5 Credit Card Debt Traps to Avoid


Even though you might be very good about paying your credit cards on time, knocking out your balances in full each month, or keeping your debts to a minimum, you might still be making some common mistakes with your credit.

According to the latest statistics from CreditCards.com, the average credit card debt per U.S. household in 2012 was $15,956 and American consumers held 609.8 million credit cards as of January 2010.

If you’re one of the millions with a credit card or are concerned about your current credit card debt load, you need to identify financial habits and credit card terms that might be setting you back financially.

Here are five credit and debt traps to avoid:

Trap #1: Playing the Balance Transfer Game Poorly

Even if you receive multiple offers for low rate credit cards, or even zero-interest balance transfer deals, you may still end up paying a significant amount in fees just for the transaction. That’s because balance transfer deals typically come with a cost: to shift debt from one credit card to another you usually pay a bank fee of about 3% of the amount transferred.

Also, while it makes sense to transfer a very high-interest credit card balance to a lower interest card so that you can pay it down faster, you still need to make sure you have a realistic payoff plan in your budget.

You don’t want to inadvertently incur even higher interest charges on the new card once the introductory rate expires.

Additionally, transferring balances again to another credit card often means paying a yet another balance transfer fees and collecting interest on the old card at a higher rate before the balance actually transfers over. After all, a balance transfer can take weeks to process.

Trap #2: Signing Up for Cards with Annual Fees

Take the time to compare different credit cards and offers so that you aren’t incurring any type of annual fee just to maintain your account.

These fees can range anywhere from $29 to $89 or more, depending on the issuer. Credit cards that offer perks such as cash back, travel rewards and other spending bonuses are the type of cards that usually impose annual fees.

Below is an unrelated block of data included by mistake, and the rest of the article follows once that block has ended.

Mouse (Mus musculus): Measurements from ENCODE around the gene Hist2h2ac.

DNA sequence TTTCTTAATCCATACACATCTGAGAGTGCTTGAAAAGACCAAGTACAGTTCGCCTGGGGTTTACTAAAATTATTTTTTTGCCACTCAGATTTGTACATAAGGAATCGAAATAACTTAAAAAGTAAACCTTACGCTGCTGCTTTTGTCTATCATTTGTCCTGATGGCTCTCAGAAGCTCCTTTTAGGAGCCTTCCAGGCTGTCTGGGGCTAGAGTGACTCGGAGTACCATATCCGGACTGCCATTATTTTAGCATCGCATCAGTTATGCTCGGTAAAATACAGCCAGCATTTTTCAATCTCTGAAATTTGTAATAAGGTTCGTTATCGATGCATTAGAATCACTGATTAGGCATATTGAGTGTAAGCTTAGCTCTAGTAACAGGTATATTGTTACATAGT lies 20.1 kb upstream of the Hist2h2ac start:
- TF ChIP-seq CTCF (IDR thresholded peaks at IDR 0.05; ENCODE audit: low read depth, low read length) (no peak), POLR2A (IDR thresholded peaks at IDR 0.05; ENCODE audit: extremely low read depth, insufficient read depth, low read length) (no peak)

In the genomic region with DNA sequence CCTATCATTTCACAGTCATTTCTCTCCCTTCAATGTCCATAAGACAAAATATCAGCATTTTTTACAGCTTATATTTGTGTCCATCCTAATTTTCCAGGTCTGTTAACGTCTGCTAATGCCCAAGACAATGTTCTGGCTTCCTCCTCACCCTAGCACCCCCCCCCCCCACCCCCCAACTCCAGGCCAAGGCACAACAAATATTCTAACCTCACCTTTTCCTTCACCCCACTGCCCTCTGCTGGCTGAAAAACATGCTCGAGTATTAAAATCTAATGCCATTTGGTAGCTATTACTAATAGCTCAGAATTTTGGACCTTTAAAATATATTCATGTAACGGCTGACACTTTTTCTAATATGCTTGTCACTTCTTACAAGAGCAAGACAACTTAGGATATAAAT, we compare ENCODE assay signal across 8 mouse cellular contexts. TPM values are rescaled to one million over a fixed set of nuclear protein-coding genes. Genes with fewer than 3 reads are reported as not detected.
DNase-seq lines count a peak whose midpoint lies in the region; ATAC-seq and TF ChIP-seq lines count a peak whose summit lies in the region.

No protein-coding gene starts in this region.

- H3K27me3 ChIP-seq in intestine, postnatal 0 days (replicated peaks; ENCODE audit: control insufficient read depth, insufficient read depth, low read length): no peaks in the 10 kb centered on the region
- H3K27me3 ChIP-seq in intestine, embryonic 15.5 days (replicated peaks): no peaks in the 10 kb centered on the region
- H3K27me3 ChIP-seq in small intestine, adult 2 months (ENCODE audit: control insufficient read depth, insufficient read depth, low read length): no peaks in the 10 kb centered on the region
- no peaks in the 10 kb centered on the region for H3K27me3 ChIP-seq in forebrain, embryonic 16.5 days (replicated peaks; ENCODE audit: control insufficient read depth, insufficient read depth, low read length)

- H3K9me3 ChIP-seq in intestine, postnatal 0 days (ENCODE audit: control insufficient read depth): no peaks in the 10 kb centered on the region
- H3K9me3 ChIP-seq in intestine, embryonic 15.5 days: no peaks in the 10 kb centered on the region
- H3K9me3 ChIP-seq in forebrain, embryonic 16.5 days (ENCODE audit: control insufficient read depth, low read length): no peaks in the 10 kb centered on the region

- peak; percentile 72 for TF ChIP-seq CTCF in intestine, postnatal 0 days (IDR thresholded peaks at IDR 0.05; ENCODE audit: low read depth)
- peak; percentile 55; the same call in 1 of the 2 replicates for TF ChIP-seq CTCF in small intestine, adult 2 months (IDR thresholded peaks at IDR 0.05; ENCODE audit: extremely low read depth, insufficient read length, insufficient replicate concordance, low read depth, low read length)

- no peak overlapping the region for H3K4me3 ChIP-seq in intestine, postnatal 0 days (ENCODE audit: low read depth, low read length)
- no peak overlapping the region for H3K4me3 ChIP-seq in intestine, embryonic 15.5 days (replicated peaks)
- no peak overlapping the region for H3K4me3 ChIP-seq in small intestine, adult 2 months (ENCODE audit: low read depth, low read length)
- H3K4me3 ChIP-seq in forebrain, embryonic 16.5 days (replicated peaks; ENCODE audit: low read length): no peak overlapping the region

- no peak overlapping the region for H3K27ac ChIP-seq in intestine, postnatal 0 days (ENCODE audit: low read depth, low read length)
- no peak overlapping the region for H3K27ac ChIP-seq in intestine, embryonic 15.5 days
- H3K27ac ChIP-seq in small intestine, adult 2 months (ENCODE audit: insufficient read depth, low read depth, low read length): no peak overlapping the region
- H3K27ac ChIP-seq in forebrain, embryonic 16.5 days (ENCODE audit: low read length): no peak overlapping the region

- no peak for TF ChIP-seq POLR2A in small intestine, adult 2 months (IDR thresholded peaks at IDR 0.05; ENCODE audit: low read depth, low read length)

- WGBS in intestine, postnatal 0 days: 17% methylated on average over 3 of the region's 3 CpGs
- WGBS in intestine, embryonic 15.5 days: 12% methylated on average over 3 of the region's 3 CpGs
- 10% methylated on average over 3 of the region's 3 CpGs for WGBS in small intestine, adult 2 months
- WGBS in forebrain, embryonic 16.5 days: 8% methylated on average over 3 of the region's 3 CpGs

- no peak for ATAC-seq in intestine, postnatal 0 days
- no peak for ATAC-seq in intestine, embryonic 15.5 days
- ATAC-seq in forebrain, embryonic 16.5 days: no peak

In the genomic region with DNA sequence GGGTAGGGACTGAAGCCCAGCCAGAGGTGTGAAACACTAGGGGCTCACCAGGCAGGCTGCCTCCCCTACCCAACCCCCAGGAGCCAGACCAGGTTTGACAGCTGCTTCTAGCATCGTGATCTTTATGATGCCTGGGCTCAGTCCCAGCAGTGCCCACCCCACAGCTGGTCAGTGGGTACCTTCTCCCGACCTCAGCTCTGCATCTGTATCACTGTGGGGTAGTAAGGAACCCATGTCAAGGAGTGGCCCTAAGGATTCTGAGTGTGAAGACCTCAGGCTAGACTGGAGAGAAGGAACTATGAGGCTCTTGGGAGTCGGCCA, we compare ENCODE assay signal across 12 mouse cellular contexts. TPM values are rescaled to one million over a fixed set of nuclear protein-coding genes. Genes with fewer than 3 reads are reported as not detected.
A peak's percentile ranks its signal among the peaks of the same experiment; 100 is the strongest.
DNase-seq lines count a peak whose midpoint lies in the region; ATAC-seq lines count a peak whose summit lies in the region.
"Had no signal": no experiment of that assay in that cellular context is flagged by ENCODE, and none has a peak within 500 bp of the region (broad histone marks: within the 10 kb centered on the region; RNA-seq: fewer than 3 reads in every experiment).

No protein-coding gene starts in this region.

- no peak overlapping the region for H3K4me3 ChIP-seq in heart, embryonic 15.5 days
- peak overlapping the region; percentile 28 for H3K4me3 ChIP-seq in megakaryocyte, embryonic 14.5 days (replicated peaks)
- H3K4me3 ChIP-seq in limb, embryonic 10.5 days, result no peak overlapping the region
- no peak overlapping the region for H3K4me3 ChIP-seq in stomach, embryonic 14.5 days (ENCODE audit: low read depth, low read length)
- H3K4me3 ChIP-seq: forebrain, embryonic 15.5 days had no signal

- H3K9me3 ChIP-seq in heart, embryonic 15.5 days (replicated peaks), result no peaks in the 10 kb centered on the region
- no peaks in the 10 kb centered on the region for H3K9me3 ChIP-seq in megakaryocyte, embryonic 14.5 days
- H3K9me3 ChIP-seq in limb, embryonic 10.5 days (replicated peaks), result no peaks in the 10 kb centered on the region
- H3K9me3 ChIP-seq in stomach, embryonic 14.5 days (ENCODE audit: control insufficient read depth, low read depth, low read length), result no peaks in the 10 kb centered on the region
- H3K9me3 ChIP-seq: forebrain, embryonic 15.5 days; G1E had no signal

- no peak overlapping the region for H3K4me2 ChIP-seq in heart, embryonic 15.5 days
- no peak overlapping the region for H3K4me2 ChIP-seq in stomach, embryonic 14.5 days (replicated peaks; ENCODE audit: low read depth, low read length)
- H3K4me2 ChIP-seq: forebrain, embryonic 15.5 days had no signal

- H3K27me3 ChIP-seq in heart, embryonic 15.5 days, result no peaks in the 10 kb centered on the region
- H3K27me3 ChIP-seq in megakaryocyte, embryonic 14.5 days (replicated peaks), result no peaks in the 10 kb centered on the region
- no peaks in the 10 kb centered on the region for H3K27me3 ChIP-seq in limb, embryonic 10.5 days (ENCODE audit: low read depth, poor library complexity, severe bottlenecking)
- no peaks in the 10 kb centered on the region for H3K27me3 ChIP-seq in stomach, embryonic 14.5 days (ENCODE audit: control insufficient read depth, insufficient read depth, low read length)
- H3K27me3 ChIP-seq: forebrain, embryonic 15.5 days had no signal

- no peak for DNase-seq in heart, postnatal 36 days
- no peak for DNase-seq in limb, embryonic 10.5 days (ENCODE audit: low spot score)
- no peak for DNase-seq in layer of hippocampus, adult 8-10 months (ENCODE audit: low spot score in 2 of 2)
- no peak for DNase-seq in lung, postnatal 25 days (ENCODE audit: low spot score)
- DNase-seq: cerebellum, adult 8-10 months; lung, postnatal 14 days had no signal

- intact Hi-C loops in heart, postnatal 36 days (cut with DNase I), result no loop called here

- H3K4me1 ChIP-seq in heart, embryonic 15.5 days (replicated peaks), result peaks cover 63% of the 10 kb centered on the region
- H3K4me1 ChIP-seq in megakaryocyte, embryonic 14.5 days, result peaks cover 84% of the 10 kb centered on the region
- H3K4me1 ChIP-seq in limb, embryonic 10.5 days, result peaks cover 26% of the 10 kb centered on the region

But it’s an unnecessary expense that can often be avoided. For many people, a better option is a simple, no-frills card without an annual fee.

Trap #3: Only Making Minimum Payments

This is an easy way for credit card companies to earn as much money as possible while you think that you’re playing it safe.

While you do need to pay at least the minimum balance each month, make sure you’re making much more than that and paying off the balance as quickly as possible.

Limiting yourself to making only minimum payments often means you end up carrying that high balance for several months or even years.

Trap #4: Believing You’ll Get the Advertised Rate

Credit card companies are very clever with their marketing strategies and often advertise low rates that are “guaranteed” for you as a new customer. Other times, a company will market a credit card with a rate “as low as” a certain percentage.

However, a closer look at the fine print often reveals that the low rate is just a possibility and that the actual interest rate you qualify for could be as much as two or three times that amount.

Even if you have great credit, don’t count on always securing that super-low rate when you apply for a new credit card.

Trap #5: Using Rewards Cards with Tight Restrictions

You’ll find dozens of cash back rewards cards and credit cards that allow you to earn double and triple points for frequent flier miles and other services.

However, these are often only redeemable under certain conditions.

For example, some cash back rewards programs only allow you to earn cash on certain types of purchases and you’ll only earn those rewards on purchases made over a specific time frame.

Read the fine print closely to see if the rewards are really worth earning.

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